Daughter's questions spur local photographer's book on 'Horses of Greenfield Village'
In particular, her daughter was fascinated by the William Ford horse barn, one of the few structures off-limits to the public at the famous historical park.
“Where do they sleep in there? Where do they eat in there?” Potts recalled the 6-year-old asking. “She couldn’t get over the idea we were not allowed to see that part. I started thinking that there is a good deal of information that the public doesn’t get to see about how much the horses do for the village.
“There’s a whole lot of care that goes into them year-around, not just for the nine months that the village is open. I thought there was really a story there that could be told in photographs. Having been an event photographer for many years, I was very used to the idea of telling a story with pictures,” she added.
“The Horses of Greenfield Village,” with pictures by Potts and text by Pamela K. Smith, was recently issued by Ann Arbor-based Huron River Press.
With photographs and stories, readers are guided through a year in the lives of horses named Stephen and Foster, Noah and Webster, Doc and Howard, Abe and Lincoln, Mark and Max, Tom and Henry, Orville and Wilbur, and Rosa and Kate. It’s a behind-the-scenes look at how the animals are a key part of everyday operations in the village: The Percherons, with their strength, are used in farming and pulling; the Morgans are used by the forest ranger and for light draft work.
The 119-page volume was created in partnership with The Henry Ford, which operates historic Greenfield Village, located in Dearborn. Not only does the book offer a present-day look at the roles of the horses in the operation of the village, it also provides a glimpse of a way of life that’s mostly vanished from American life.
“That’s a happy by-product,” Potts acknowledged. “They really do everything, even behind the scenes, as authentic as possible.”
First, Potts recalled, she had to get an OK from the Henry Ford to pursue the project, which turned out to be easier than she thought it would be. “I just called up some people in the marketing program and said ‘I have this idea about a book, I’m a photographer, I think there’s a story here.’ It was an idea that was well-received—I never heard a ‘no’.”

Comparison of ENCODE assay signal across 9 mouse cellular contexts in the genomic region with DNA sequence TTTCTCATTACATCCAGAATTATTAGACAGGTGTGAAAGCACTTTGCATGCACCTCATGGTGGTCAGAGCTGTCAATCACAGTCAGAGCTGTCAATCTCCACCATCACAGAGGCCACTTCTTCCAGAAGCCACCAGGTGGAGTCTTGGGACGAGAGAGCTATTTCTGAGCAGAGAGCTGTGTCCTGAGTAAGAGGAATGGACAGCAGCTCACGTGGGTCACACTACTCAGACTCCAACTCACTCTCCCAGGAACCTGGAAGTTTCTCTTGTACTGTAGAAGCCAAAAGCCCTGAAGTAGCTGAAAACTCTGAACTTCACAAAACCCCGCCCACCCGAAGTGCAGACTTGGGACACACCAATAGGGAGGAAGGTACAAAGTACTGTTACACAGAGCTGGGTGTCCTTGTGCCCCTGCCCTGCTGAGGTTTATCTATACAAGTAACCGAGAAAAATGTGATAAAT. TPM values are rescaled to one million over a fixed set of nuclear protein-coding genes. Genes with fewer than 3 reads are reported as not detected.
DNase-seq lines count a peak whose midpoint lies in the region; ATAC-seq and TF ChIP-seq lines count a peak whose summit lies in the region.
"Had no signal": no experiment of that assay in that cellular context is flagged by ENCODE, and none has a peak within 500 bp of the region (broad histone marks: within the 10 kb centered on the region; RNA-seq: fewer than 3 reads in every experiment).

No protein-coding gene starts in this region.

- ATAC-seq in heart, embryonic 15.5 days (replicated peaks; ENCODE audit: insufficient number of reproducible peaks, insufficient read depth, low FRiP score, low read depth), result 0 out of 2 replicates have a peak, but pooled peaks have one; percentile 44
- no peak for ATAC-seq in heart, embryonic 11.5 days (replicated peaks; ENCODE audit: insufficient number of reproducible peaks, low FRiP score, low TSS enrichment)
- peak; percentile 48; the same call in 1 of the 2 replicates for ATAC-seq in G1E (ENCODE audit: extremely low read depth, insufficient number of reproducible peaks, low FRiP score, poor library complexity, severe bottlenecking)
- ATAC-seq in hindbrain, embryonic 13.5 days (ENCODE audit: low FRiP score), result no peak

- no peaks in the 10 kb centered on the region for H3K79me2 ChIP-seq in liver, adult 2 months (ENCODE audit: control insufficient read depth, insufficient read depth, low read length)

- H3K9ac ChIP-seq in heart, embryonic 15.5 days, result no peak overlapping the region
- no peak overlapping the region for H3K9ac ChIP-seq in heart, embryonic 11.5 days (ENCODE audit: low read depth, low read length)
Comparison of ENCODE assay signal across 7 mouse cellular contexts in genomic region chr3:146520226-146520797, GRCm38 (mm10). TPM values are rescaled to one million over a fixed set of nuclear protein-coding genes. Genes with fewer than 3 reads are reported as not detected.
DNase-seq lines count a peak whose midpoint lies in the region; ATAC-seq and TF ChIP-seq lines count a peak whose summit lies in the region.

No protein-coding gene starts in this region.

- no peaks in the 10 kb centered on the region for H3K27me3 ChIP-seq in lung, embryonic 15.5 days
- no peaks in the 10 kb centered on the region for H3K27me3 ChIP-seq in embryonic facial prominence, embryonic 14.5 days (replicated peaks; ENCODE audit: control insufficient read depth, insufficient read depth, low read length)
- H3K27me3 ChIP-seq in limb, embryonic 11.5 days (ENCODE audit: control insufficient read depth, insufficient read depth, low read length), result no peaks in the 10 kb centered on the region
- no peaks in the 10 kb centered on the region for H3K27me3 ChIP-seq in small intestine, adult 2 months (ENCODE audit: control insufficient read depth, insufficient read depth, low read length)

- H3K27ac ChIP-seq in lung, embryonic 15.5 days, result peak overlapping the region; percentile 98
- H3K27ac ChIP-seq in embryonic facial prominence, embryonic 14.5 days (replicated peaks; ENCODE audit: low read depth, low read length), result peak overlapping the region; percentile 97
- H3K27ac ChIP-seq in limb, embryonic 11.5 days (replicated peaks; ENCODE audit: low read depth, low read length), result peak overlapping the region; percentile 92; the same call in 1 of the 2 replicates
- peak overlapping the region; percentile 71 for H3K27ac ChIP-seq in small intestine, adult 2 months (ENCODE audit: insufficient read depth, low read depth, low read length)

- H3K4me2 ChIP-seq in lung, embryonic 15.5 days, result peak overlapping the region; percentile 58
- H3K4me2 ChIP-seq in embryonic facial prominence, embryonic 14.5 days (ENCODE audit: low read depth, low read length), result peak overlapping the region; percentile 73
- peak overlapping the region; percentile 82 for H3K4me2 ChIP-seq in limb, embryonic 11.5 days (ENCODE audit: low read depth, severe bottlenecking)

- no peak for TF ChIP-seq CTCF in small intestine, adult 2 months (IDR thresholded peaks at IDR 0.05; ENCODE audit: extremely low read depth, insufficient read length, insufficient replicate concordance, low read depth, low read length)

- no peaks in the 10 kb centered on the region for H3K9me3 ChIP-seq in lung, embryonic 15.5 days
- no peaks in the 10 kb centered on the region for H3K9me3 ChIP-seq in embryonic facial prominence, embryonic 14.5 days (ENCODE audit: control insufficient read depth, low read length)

The book project consumed 18 months for the photography and writing the first draft. Editing and design followed, with about 2.5 years spent on the project from beginning to end, Potts said.
Potts said the draft horses, unlike higher-strung thoroughbreds, have a very steady demeanor, which made them easy subjects to photograph. “They care, but they don’t really care,” she said. “They are very relaxed, not easily set off at all, very smart and fun to be around.”
Potts, who lives in Ypsilanti, grew up around horses at the old Northville racetrack where her mother worked. “I used to be able to go and hang out in the back stretch, and watch the horses go out, watch the races, and watch the horses come back in. I was fascinated,” she recalled.
Smith, a professor at Eastern Michigan University, grew up in southern Ohio, and from a young age had a love of horses.
Although “The Horses of Greenfield Village” is Potts’ first book, it will not be her last. She is working on two more photo-documentary books that tell their stories over a period of time. One is about Michigan microbreweries and brewpubs, and the other explores the world of the Oklahoma-based Kelly Miller Circus, the last traveling outdoor big-top circus in the country. The project will involve traveling with the group off and on of the course of a season, Potts acknowledged.
“I never thought I’d get to officially say I’ve run away to join the circus,” she laughed.
There are two local book signings scheduled for “The Horses of Greenfield Village.” The first is June 16 from noon-2 p.m. at the Ypsilanti Library Whittaker Branch, 5577 Whittaker Road. The second is June 19 from 5-6 p.m. at the Ann Arbor District Library’s Pittsfield Branch, 2359 Oak Valley Dr.